It was a passion for sharing Christ with the people of West Chicago that led Trinity Church in Wheaton to found a mission congregation on Palm Sunday 1954. Our first services were held at the old American Legion Hall on Main Street, under the leadership of the Rev. Richard Winkler, who, ten years later, would become a significant figure in the renewal movement within the Episcopal Church. Within ten years, Resurrection had our own building at the corner of Route 59 and Gary's Mill Road.
By the 1980s, however, the church was on the brink of closure. The Rev. William Beasley, fresh from mission work in Costa Rica and a ministry with Latino congregations in the Episcopal Diocese in Chicago, was dispatched in February of 1987 in a final effort to revive the struggling congregation.
The small church had already, by 1986, begun to be "discovered" by a generation of evangelical Wheaton College students influenced by liturgical renewal, and under Rev. Beasley's vision and obedience to the movement of the Spirit, the congregation grew exponentially. Before long, two services were needed.
In October of 1990, the church finally reached a size that could become a self-sustaining parish. The very same month that Church of the Resurrection moved from mission status to become a parish, we also began celebrating our Sunday services at the West Chicago High School auditorium and then later at Edman Chapel on the campus of Wheaton College. This then-radical step launched the church into a new era of expanded worship and outreach. Many new parishioners came to be part of a place that sought to offer healing, especially for the sexually wounded and struggling.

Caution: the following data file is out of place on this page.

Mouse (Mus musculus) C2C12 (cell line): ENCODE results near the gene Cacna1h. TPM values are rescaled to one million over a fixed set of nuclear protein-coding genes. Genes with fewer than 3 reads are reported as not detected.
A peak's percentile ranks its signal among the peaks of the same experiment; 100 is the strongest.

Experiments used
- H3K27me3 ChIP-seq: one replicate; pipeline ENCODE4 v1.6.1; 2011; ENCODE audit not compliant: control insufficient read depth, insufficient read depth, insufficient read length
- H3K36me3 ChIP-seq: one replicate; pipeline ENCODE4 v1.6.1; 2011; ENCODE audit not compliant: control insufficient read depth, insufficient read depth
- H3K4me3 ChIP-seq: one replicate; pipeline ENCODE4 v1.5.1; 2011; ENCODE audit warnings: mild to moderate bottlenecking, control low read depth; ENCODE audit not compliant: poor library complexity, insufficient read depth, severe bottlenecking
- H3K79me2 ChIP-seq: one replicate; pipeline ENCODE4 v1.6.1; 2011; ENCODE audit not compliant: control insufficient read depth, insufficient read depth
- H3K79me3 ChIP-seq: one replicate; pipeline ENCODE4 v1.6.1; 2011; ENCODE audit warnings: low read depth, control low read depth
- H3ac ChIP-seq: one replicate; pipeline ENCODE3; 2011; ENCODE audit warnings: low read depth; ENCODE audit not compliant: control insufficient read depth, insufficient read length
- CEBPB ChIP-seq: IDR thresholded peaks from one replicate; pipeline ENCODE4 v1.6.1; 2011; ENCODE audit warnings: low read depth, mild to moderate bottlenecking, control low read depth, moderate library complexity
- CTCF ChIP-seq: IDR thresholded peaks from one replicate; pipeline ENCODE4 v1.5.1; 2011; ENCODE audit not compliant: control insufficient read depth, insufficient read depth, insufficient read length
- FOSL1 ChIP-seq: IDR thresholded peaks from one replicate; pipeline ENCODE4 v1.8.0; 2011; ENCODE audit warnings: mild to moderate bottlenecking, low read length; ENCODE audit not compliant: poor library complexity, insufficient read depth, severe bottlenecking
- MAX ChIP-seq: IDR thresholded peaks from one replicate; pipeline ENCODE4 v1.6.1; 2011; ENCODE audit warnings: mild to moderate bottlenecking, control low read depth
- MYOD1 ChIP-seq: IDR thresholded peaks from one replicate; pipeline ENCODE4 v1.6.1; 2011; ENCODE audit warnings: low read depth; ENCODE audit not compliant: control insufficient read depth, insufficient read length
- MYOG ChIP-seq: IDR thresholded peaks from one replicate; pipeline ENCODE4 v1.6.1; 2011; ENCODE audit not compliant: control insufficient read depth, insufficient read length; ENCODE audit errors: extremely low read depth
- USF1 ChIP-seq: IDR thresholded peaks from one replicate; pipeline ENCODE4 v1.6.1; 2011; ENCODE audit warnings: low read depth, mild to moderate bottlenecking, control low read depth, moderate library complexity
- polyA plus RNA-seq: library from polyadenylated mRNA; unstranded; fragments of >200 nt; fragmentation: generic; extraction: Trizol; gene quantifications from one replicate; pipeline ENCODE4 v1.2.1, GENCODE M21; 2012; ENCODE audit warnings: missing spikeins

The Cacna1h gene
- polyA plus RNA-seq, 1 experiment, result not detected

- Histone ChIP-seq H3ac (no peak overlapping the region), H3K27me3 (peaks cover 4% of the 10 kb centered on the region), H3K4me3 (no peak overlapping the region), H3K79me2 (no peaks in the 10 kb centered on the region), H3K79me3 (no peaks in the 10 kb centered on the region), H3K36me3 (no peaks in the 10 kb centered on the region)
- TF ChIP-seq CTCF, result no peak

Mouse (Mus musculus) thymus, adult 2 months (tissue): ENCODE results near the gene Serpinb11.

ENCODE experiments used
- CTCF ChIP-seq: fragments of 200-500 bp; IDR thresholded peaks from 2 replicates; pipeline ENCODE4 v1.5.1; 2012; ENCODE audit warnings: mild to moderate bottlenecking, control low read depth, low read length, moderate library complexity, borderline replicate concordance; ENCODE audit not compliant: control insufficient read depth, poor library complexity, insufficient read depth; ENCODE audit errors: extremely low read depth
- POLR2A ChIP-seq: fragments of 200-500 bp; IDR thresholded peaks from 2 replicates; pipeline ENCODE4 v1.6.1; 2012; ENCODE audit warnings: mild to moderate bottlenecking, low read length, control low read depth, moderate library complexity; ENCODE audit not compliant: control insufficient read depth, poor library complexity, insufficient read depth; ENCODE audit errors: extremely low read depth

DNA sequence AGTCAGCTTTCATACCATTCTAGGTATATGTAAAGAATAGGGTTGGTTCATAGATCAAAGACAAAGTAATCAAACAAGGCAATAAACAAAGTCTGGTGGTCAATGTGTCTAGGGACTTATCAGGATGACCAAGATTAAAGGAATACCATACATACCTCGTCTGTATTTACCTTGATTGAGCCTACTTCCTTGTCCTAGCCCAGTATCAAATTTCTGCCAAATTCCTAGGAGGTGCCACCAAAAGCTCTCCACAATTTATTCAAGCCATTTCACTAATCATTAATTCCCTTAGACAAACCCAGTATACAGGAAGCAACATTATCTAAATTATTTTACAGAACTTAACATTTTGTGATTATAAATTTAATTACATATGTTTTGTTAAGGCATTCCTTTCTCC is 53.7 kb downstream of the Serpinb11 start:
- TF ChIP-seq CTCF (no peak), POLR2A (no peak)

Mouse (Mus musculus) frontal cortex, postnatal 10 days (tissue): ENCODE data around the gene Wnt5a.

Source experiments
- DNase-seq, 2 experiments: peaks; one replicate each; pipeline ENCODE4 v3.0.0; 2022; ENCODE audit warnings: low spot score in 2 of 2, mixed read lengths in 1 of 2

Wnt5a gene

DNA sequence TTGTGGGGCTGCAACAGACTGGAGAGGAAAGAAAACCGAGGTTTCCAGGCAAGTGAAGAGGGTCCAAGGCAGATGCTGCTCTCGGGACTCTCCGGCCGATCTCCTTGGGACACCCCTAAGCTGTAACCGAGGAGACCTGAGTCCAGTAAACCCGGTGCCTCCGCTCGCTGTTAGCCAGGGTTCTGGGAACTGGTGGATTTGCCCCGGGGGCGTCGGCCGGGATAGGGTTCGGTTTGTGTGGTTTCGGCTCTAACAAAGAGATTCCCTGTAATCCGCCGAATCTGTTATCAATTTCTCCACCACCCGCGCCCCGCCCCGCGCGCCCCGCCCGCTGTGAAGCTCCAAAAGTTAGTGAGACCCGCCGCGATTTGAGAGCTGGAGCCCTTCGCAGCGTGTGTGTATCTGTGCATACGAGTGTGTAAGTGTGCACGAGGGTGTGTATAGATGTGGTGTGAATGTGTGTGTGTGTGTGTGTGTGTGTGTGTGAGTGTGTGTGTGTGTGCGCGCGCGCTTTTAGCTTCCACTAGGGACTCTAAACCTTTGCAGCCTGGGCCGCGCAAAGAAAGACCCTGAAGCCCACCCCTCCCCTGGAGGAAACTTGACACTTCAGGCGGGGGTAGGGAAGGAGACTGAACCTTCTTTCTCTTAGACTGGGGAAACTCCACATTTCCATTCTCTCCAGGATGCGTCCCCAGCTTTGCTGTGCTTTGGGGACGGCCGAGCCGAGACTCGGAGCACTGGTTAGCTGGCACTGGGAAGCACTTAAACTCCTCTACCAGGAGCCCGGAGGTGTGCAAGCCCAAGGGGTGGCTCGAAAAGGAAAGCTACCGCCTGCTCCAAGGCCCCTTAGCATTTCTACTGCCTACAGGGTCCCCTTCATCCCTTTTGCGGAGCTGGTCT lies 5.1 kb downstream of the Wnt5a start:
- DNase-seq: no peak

Because of this calling to be a place of healing, in 1993 Church of the Resurrection disassociated from Episcopal Church in the U.S.A whose more liberal stance seemed to us a contradiction of Scripture and a denial of the work of the Holy Spirit in this church.
The church began to grow, but without a bishop to help us navigate these years, we experienced significant growing pains and struggles in the late 1990s, including two painful church splits. Though the church has experienced reconciliation with those involved, this period taught us to listen more patiently and humbly to the Lord in the midst of crisis.
Having been used of the Lord to save Resurrection from closing, the Rev. William Beasley left in 1998 to found a sister church, Church of the Redeemer of Glenview, Illinois. The Rev. Stewart Ruch III, who had come to Church of the Resurrection on Palm Sunday in 1988 was made rector in January of 1999.
One year later, the Anglican Archbishops of Rwanda and South East Asia, responding to the growing crisis of faith and leadership within the Episcopal Church, consecrated "missionary bishops" to go back in the United States as the Anglican Mission in America (AMiA).Church of the Resurrection formally joined this movement in June of 2000. As such, we rejoined the worldwide Anglican Communion, under the direct oversight of Bishop Alexander "Sandy" Greene.
In 2009, Fr. Stewart participated as a delegate of AMiA in the Inaugural Assembly of the Anglican Church in North America (ACNA). The ACNA unites Anglicans across the continent in a network of dioceses and provides oversight and leadership for the North American church. In 2012, Resurrection became a part of the Anglican Church in North America and is working with many other midwestern churches to form a midwest diocese.